Now this book is memoir, the kind of memoir that stays with you, and isn't just about a horrible or even merely crappy childhood. I learned about O'Brien in an issue of the Smithsonian, and I'm so sad I never learned of her by now. She is a literary Maeve Binchy. Now, you know I love Maeve, and I think of her as really good popcorn with butter: Riverview theater popcorn. O'Brien is figs wrapped in prosciutto, drizzled with olive oil and fresh mint drifted over. At first, the writing was like sil ...more
Gerard White
Jan 28, 2016 rated it liked it
An extremely interesting book with moments of amazing writing; however, I found the stream-of-consciousness style distracting at some points; it made me feel as if Ms. O'Brien left things unsettled or too open-ended at important points.

That said, I loved the arc of motherhood the work traced, from that of Mother Ireland, to the writer's mother, to the mother of the convent, and to Ms. O'Brien's fear of motherhood engrained in her by her Catholic upbringing.

I also enjoyed her comparisons to Joyce
May 17, 2014 rated it it was amazing
I am so glad this is being reissued. So much has changed in daily life in Ireland now that it is important to have a record of the Ireland that my parents grew up in. O'Brien's writing is as always lyrical. Written more as a series of reflections than in linear fashion the pieces show her impatiences with the society she felt was restrctive, as well as her love for her inheritance. It explores her reasons for going to live in England, her regret at her need to leave, and her sense of being the o ...more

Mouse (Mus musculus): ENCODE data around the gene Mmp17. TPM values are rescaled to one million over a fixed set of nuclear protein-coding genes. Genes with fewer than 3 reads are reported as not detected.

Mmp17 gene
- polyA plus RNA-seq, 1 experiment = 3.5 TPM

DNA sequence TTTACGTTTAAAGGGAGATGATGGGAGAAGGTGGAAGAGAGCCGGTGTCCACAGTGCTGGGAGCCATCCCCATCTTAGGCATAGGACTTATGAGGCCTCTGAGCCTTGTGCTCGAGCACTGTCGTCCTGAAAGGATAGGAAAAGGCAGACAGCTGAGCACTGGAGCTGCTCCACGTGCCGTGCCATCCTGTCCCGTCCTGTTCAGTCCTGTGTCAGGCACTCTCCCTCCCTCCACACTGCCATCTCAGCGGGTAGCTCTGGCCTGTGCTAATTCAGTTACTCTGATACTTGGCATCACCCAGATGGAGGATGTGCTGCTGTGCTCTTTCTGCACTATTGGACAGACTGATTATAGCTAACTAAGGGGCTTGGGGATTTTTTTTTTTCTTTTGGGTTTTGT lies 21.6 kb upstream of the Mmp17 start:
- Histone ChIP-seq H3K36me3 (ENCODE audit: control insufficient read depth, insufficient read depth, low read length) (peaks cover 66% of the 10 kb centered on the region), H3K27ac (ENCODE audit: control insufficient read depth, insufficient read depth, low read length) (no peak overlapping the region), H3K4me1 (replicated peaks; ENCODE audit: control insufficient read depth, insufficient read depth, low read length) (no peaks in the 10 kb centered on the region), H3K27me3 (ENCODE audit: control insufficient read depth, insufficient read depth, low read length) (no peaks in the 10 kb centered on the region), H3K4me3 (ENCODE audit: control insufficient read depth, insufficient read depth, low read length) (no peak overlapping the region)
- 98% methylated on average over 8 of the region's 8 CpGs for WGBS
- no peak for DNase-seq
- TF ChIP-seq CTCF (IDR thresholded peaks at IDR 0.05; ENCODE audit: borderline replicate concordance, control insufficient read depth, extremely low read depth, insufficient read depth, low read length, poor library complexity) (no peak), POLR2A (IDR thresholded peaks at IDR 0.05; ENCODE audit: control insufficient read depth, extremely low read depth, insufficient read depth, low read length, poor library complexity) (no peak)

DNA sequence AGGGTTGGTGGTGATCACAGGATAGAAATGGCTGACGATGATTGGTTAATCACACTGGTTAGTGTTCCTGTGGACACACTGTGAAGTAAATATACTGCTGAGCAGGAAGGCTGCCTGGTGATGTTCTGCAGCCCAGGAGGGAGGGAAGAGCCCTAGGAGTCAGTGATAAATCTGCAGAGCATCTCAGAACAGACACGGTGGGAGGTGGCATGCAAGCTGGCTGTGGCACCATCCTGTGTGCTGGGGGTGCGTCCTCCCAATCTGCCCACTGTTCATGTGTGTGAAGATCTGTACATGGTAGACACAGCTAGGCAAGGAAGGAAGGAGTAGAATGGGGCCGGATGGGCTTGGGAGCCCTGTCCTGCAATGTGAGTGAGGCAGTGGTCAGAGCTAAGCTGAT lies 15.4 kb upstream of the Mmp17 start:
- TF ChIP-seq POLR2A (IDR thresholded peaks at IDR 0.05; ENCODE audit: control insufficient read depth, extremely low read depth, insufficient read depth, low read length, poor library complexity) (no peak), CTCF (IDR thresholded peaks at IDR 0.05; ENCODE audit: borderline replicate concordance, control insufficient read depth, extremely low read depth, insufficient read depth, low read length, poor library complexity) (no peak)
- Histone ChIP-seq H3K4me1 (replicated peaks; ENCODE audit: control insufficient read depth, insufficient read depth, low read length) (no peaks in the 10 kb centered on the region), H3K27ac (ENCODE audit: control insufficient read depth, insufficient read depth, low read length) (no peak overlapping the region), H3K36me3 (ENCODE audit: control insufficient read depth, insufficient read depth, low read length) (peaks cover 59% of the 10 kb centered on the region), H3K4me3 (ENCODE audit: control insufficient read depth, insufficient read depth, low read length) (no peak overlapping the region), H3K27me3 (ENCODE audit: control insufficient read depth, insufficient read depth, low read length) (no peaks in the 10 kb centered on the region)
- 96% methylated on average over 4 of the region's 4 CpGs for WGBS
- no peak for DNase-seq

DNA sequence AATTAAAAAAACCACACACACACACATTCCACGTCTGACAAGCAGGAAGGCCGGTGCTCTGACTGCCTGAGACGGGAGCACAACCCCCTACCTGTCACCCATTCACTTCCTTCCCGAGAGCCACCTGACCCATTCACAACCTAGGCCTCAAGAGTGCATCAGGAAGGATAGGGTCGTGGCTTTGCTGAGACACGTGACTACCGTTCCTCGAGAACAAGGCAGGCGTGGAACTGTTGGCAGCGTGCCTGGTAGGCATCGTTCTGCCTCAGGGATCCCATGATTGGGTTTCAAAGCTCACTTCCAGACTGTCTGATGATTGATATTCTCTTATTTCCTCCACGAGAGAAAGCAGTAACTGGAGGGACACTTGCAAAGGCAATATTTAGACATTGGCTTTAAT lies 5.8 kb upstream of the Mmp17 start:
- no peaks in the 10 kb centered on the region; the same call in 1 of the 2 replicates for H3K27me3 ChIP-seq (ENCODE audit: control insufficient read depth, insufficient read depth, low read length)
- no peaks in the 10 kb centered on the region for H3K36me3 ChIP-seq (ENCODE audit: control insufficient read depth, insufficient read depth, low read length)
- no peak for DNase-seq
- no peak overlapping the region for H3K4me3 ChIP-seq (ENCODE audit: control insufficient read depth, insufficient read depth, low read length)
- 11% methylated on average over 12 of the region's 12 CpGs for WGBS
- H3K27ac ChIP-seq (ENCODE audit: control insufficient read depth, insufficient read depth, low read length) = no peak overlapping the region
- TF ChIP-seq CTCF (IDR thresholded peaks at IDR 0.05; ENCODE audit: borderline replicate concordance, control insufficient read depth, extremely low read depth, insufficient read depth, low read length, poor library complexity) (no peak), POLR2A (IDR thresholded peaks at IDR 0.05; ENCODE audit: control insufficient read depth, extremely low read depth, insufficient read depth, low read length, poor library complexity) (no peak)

Jun 20, 2007 rated it really liked it
Recommends it for: Those who like to pretend they are Irish
This was a perfect book for my recent Irish literature craze (which resulted in a book by John McGahern, a group of plays by Martin McDonagh, The Truth about the Irish, and one bought, but uncracked Anthology of Irish literature--also resulted in a weekly combination of orange, green, and white clothing).

O'Brien gives the reader a great sense of the complications of Irishness. She lands hard on what she perceives as backwards and moves from history and myth to the trials of mundane life with ea
It's Edna O'Brien. The woman knows how to spin a yarn, and doubly so when it's her own memoirs. Her style is very lyrical, however, so if you're a fan of more straight up, parsed down prose, this is probably not the Irish memoir for you.
Aug 22, 2007 rated it it was amazing
A beautiful book - it made me want to go to Ireland in the worse way - more so than reading Joyce. Her prose is really inspired by poetry, which is not uncommon for Irish writers. I also read her study of Joyce, which was really compact and potent.
Feb 16, 2014 rated it it was ok
Just not my favorite. A bit morose, perhaps even melodramatic, and the prose felt unnecessarily heavy. Not to devalue Ms. O'Brien's experiences, but it just didn't do anything for me.
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Edna O’Brien (b. 1930), an award-winning Irish author of novels, plays, and short stories, has been hailed as one of the greatest chroniclers of the female experience in the twentieth century. She is the 2011 recipient of the Frank O’Connor Prize, awarded for her short story collection Saints and Sinners. She has also received, among other honors, the Irish PEN Award for Literature, the Ulysses Me ...more